Sunday, January 29, 2012

A Garden Teaches Hope

A few weeks ago, my sheep razed my garden.  I was particularly hit by the loss of the sweet potatoes - I had 4 different Hawaiian strains from a few slips my niece gave me.  Not only do I love the tubers, I also love the leaves.  The sheep left the turnips, although they at the greens, but they decimated the  collards, Brussels sprouts and carrots. 

When I saw the sweet potato leaves all gone, I just about gave up on the garden.  The fence was down, no one was helping me with protecting the garden or keeping it up, and there didn't seem to be any point to keeping on.

Later, on a walk (I always do my best thinking on the move), I decided I didn't care if anyone was going to help - I was going to fence this darned garden and start again.  Either my determination caught fire in my husband, or he just didn't want to see the hash up I would make of the fencing, but a week or so later, he bought some of that plastic emergency fence and enclosed the olive trees and the garden. 

That's been a few weeks now, and nothing has been done with the garden.  Today, I went out to peruse the area to see what I needed to do.  I learned a lesson about resilience and hope.  The sweet potatoes have sprouted new leaves and are spreading.  The purple variety seems to have crossbred with the yellow variety, because some of the leaves have the shape of the yellow variety, but they are purple. I accidentally bred a new variety, it seems.  The collards stumps left over from the sheep are covered in new growth - even the lettuce is coming back after being eaten to the ground.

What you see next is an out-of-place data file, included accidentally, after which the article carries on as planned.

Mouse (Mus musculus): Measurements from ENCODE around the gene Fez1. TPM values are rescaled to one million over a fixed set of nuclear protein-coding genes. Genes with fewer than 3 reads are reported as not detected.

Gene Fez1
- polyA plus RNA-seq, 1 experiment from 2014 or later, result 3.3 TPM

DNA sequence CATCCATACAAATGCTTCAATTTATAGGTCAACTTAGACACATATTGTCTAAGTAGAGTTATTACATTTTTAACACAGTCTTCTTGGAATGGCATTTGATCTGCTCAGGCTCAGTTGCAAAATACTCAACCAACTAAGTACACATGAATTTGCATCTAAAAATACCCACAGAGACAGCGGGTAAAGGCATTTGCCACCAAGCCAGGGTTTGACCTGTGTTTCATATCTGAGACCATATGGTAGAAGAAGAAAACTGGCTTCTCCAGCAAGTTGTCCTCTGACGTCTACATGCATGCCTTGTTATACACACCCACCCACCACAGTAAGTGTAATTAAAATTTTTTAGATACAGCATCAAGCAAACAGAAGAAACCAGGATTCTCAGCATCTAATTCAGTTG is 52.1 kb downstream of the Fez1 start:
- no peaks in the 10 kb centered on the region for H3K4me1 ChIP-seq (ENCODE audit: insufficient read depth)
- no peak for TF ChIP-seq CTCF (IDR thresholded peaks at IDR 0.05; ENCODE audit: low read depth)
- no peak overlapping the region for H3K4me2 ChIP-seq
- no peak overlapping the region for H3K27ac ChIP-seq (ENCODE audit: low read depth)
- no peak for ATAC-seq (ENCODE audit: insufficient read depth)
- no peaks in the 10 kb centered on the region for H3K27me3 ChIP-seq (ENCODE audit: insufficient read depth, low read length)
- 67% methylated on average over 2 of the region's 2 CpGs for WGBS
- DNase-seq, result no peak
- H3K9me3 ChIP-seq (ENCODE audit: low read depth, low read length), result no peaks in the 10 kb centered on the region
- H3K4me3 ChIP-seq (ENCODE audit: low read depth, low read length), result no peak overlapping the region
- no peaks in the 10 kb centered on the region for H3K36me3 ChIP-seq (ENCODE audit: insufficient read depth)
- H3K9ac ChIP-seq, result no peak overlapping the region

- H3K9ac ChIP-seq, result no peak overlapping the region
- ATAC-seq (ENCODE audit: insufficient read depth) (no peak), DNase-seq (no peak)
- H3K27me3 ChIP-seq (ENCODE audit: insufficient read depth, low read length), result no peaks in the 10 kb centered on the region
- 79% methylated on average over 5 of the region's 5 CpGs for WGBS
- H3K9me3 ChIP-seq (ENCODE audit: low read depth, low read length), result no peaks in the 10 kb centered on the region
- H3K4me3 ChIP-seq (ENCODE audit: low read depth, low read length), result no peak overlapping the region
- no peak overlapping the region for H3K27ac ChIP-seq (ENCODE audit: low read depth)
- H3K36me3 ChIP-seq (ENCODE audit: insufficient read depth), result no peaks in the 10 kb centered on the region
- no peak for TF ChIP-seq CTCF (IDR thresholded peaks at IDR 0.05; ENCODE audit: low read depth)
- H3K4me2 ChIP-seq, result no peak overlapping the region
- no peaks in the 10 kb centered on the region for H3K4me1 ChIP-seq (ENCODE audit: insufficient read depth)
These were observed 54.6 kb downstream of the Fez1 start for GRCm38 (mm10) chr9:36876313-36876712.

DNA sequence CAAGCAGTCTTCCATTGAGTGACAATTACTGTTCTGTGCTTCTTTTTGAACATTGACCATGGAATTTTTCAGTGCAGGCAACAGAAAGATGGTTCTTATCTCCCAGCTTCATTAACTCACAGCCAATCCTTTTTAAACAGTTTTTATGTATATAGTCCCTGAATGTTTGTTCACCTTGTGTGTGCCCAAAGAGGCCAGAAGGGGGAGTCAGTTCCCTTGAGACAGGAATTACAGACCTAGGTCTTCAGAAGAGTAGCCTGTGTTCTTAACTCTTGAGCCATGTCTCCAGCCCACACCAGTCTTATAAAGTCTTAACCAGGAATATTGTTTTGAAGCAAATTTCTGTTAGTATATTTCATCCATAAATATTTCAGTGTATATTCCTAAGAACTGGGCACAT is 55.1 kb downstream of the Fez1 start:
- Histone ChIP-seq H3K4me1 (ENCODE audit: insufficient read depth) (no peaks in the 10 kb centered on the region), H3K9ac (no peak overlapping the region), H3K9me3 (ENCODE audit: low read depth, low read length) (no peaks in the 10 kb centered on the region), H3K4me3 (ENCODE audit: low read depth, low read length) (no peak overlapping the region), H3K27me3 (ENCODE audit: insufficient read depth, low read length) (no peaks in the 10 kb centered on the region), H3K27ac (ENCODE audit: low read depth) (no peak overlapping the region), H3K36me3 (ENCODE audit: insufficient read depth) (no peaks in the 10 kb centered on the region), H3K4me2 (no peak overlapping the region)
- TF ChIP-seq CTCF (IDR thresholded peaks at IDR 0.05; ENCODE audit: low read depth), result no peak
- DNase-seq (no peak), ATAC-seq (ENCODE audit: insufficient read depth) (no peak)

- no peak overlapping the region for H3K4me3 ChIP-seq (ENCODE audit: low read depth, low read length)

There is still so much I need to learn about plants and gardening - but this was a hopeful, lovely lesson. 


Chai Chai said...

This is the first I have ever read about olives growing in Hawaii. Perseverance is a great thing to possess.

Pomaika`i said...

Ah, Socrates got nothin' you! You might have heard the quote "To plant a garden is to believe in the future" - and the regrowth of your sweet potatoes should prove that to be true. The author is anonymous, and likewise, the corollary quote "To plant a child's garden is to believe in that child's future [ OK, annoy the kids again with that].
One more quote, to explain why your husband so quickly put up the fencing - I paraphrase Mark Twain: "Nothing is harder to ignore than the annoyance of a good example".
I'm believing some rain is coming....just don't know when.
Until then, keep gardenng!

NancyDe said...

Chai Chai, we're so high in elevation we're actually in Zone 10, rather than 11, like most of Hawaii. We can grow certain varieties of olives. A little higher up, people can grow apples, even.

Barry, we're getting some rain now and again. If anywhere is going to get rain, it would be us. I saw on the news that Maui and the Big Island have wind advisories for the summits - maybe those winds will pile up the clouds and give you some rain.